Sunday, September 29, 2019

Loss of Engine Power (Total): Sibila MH1, N32KS; accident occurred June 25, 2018 in Beach City, Stark County, Ohio

The National Transportation Safety Board did not travel to the scene of this accident.

Additional Participating Entity:

Federal Aviation Administration / Flight Standards District Office; Columbus, Ohio

Aviation Accident Factual Report - National Transportation Safety Board: https://app.ntsb.gov/pdf 


Investigation Docket - National Transportation Safety Board: https://dms.ntsb.gov/pubdms

http://registry.faa.gov/N32KS

Location: Beach City, OH
Accident Number: CEN18LA239
Date & Time: 06/25/2018, 0930 EDT
Registration: N32KS
Aircraft: SIBILA MH-1
Aircraft Damage: Substantial
Defining Event: Loss of engine power (total)
Injuries: 1 Serious
Flight Conducted Under: Part 91: General Aviation - Personal 

On June 25, 2018, about 0830 eastern daylight time, an experimental amateur-built Sibila MH1 helicopter, N32KS, impacted terrain during a forced landing near Beach City, Ohio. The pilot received serious injuries; and the helicopter sustained substantial damage. The helicopter was owned and operated by an individual under the provisions of Title 14 Code of Federal Regulations Part 91 as a personal flight. Visual meteorological conditions prevailed at the time of the flight, which was not on a flight plan. The helicopter departed about 0825 from Beach City Airport (2D7), Beach City, Ohio, on a local flight.

The pilot reported that he departed on a maintenance flight to track and balance the helicopter's main rotor. He made several flights to make adjustments to the main rotor. On the last flight, he was making the approach to land and he was about 40 ft above ground level (agl) when the engine "completely shut down" without any warning. He entered an autorotation for the forced landing, but within seconds the helicopter impacted the terrain, the skids collapsed, and it rolled on its side.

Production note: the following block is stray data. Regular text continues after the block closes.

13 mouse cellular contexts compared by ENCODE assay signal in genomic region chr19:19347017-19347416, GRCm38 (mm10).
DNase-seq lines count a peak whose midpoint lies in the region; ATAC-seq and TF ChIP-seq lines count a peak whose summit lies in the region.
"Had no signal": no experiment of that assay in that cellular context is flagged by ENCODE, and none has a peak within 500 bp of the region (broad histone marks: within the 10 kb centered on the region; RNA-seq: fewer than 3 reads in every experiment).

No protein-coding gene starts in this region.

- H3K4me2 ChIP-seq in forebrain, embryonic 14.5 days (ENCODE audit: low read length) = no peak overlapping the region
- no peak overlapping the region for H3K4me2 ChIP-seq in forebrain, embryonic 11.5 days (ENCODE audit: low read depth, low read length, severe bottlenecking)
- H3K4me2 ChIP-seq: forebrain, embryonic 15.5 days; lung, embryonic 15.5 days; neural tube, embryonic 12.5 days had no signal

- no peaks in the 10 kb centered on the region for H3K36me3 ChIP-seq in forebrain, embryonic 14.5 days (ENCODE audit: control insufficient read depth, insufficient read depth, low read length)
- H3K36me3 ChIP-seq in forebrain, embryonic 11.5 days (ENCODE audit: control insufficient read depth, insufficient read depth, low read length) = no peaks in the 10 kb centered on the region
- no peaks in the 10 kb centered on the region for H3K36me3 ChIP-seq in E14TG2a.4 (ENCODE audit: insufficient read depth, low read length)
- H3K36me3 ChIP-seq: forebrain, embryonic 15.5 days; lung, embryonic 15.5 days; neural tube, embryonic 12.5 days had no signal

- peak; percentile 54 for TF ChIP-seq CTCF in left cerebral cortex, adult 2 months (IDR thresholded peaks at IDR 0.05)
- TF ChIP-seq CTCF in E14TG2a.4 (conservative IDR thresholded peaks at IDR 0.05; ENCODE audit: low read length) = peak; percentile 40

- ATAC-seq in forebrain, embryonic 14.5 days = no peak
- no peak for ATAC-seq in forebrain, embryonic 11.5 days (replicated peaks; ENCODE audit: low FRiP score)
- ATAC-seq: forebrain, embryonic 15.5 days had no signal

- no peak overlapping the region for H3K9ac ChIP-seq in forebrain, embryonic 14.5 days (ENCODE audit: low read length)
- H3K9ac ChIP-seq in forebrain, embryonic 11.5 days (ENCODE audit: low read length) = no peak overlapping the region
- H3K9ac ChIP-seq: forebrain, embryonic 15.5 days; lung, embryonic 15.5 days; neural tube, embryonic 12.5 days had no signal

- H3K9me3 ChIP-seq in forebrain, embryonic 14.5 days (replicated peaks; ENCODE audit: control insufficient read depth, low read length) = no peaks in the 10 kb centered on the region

The owner and builder of the helicopter witnessed the accident and was located about 3,000 ft from the accident site. He stated the helicopter appeared to be about 20 to 30 ft agl and he thought the pilot planned to turn toward the runway. Then the helicopter appeared to enter a steady descent until ground contact. When he arrived at the accident site, the helicopter pilot told him that the engine just "quit."

The examination of the helicopter revealed that all three carburetors were dislodged from the intake manifold. The outer two clamps of the intake manifold appeared to be loose, and there were no threads protruding through the outboard clamps. The third intake manifold clamp was found at the initial impact area, and the clamp appeared to be tight in reference to the threads protruding through the clamp nut.

The engine was a 3-cylinder Yamaha Genesis 120-horsepower engine that was originally designed to be used in snowmobiles. It was a 3 carburetor 4-stroke engine with slaved carburetors with dual electrical fuel pumps. It was a rebuilt zero-time engine and it had 9.1 hours on the hour meter at the time of the accident.

The engine was prepared for an engine run/test, including re-installing the intake manifold and tightening all the clamps. Full throttle travel was checked, and the fuel pumps were turned on and it was confirmed that there were no fuel leaks. The engine started with no hesitation, but the run time was limited due to damaged cooling fans. After the second engine run, the outboard intake manifold clamps were loosened to the point were no threads protruded through the clamp, but the center clamp was left in the tightened position. The carburetor assembly was forcefully pushed and pulled but the induction system did not come loose from the intake manifold.